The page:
Please use this identifier to cite or link to this item: https://doi.org/10.1080/13696998.2021.1945242
Title: The impact of seven major noncommunicable diseases on direct medical costs, absenteeism, and presenteeism in Gulf Cooperation Council countries
Authors: Eric Finkelstein 
Jesse Malkin
Drishti Baid 
Ada Al-Qunaibet
Khaled Mahdi
Mohammed Hamad J. Al-Thani
Buthaina Abdulla Bin Belaila
Ebrahim Al Nawakhtha
Saleh Alqahtani
Sameh El-Saharty
Christopher Herbst
Keywords: absenteeism
direct medical costs
Gulf Cooperation Council
noncommunicable diseases
presenteeism
Issue Date: 6-Jul-2021
Publisher: Taylor & Francis
Citation: Eric Finkelstein, Jesse Malkin, Drishti Baid, Ada Al-Qunaibet, Khaled Mahdi, Mohammed Hamad J. Al-Thani, Buthaina Abdulla Bin Belaila, Ebrahim Al Nawakhtha, Saleh Alqahtani, Sameh El-Saharty, Christopher Herbst (2021-07-06). The impact of seven major noncommunicable diseases on direct medical costs, absenteeism, and presenteeism in Gulf Cooperation Council countries. Journal of Medical Economics 24 (1) : 828-834. ScholarBank@NUS Repository. https://doi.org/10.1080/13696998.2021.1945242
Abstract: Aims: To estimate the current burden of seven major noncommunicable diseases on direct medical costs, absenteeism, and presenteeism in the six countries in the Gulf Cooperation Council: Bahrain, Kuwait, Oman, Qatar, Saudi Arabia, and the United Arab Emirates. Materials and methods: We used data from pre-existing datasets and the literature. We identified seven major noncommunicable diseases for which data were available: coronary heart disease, stroke, type-2 diabetes mellitus, breast cancer, colon cancer, chronic obstructive pulmonary disease, and asthma. We estimated the per unit cost (the annual cost of treating each illness for one person) of each disease, multiplied per unit cost by disease prevalence counts to generate disease-specific costs, and then summed across diseases. We calculated the cost of absenteeism and presenteeism by multiplying the gross domestic product per person in the labor force by the loss in productivity from each disease due to absenteeism and presenteeism, respectively, and the prevalence in the labor force of each disease. Results: We estimate that the direct medical costs of seven major noncommunicable diseases in Gulf Cooperation Council countries are $16.7 billion (2019 International $), equal to 0.6% of gross domestic product. We estimate that absenteeism and presenteeism due to these seven noncommunicable diseases cost 0.5 and 2.2% of gross domestic product, respectively. Limitations: Our study does not capture all noncommunicable diseases and does not capture all types of indirect costs. Our cost estimates are particularly sensitive to our assumptions regarding type-2 diabetes mellitus. Conclusion: The economic burden of noncommunicable diseases in Gulf Cooperation Council countries is substantial, suggesting that successful preventive interventions have the potential to improve both population health and reduce costs. Further research is needed to capture a broader array of noncommunicable diseases and to develop more precise estimates.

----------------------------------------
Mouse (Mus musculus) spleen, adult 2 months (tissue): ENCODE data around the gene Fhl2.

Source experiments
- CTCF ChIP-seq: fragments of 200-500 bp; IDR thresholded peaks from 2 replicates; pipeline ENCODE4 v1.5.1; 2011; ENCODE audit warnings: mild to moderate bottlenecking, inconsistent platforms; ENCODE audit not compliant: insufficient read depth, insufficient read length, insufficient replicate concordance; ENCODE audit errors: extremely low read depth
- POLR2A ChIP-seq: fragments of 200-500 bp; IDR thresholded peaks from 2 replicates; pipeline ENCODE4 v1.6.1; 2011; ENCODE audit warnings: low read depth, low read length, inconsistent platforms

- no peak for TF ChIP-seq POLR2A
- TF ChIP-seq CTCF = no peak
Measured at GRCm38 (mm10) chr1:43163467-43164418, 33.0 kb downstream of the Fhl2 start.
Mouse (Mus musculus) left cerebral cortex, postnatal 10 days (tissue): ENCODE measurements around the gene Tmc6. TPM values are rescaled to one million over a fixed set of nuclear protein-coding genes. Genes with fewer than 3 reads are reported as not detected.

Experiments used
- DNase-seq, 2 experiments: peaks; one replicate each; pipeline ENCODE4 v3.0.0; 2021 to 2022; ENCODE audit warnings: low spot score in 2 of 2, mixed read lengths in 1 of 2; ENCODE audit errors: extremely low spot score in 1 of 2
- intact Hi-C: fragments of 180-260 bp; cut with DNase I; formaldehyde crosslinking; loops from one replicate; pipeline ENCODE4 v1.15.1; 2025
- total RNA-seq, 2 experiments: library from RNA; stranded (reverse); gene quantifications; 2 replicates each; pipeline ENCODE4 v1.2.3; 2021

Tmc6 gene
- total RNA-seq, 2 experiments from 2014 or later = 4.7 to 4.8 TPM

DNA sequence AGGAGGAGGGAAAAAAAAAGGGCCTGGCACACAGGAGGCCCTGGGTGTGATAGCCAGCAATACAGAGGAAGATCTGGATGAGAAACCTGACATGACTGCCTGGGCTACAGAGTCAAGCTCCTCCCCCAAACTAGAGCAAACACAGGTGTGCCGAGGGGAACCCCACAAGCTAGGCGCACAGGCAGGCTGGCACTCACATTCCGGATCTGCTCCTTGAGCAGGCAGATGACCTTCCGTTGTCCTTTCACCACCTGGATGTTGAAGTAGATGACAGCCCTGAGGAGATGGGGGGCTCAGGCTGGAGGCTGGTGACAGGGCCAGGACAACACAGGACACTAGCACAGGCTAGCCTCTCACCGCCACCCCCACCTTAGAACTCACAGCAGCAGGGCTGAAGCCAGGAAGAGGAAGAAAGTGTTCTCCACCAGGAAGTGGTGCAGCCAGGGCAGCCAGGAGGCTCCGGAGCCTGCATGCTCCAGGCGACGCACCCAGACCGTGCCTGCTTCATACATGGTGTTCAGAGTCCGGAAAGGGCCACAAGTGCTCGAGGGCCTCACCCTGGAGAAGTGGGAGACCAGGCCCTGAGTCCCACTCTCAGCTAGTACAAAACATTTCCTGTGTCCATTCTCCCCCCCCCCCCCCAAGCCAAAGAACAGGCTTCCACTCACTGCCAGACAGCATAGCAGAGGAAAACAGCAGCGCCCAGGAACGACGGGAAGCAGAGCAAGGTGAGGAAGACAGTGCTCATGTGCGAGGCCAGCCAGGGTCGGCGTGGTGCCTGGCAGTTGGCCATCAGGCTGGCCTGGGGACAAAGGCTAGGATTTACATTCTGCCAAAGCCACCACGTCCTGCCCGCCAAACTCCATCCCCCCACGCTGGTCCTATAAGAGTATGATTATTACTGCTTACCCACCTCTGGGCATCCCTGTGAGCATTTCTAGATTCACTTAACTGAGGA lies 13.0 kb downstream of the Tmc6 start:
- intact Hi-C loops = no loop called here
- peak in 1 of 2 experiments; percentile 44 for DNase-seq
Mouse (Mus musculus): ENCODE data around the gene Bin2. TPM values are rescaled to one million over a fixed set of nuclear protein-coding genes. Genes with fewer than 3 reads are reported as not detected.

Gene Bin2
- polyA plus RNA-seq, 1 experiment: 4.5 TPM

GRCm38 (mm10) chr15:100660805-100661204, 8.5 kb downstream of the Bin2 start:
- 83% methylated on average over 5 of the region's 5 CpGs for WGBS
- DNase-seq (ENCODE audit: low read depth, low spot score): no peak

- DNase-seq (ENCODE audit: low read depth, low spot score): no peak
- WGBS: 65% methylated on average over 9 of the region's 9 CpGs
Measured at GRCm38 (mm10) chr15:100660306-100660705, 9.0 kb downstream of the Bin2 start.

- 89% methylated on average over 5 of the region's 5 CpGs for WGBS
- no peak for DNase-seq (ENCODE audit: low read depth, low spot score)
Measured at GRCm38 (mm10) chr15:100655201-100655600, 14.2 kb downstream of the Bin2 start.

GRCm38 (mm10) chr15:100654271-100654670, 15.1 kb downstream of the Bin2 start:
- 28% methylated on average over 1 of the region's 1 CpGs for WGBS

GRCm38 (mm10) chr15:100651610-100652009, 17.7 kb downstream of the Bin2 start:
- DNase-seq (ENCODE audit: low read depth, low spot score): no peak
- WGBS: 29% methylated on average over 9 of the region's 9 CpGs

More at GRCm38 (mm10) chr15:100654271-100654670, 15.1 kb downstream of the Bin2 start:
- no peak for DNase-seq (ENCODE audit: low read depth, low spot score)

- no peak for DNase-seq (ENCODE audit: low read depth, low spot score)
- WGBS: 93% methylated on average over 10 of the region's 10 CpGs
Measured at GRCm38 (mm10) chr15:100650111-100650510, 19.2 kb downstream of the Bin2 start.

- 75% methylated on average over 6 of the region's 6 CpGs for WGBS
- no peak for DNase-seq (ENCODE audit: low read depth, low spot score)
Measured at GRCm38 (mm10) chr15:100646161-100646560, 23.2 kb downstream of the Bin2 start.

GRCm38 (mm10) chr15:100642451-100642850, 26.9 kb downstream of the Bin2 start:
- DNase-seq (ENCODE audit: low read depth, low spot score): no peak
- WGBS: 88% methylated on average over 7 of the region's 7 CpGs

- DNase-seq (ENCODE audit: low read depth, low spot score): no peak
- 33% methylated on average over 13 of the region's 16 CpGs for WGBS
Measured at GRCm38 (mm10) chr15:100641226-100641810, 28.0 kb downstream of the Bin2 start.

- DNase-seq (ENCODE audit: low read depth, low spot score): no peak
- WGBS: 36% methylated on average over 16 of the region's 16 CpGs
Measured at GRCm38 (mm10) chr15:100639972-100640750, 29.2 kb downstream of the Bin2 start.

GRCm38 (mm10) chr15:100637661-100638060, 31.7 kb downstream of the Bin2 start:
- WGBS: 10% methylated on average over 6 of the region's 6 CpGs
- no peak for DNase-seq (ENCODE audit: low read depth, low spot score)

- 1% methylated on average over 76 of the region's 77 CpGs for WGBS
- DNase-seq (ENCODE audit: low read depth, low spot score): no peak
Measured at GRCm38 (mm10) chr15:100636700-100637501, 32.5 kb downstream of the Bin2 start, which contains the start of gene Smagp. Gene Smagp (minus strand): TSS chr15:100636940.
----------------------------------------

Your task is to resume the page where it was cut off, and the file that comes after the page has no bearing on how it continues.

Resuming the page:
Source Title: Journal of Medical Economics
URI: https://scholarbank.nus.edu.sg/handle/10635/215756
ISSN: 1369-6998
DOI: 10.1080/13696998.2021.1945242
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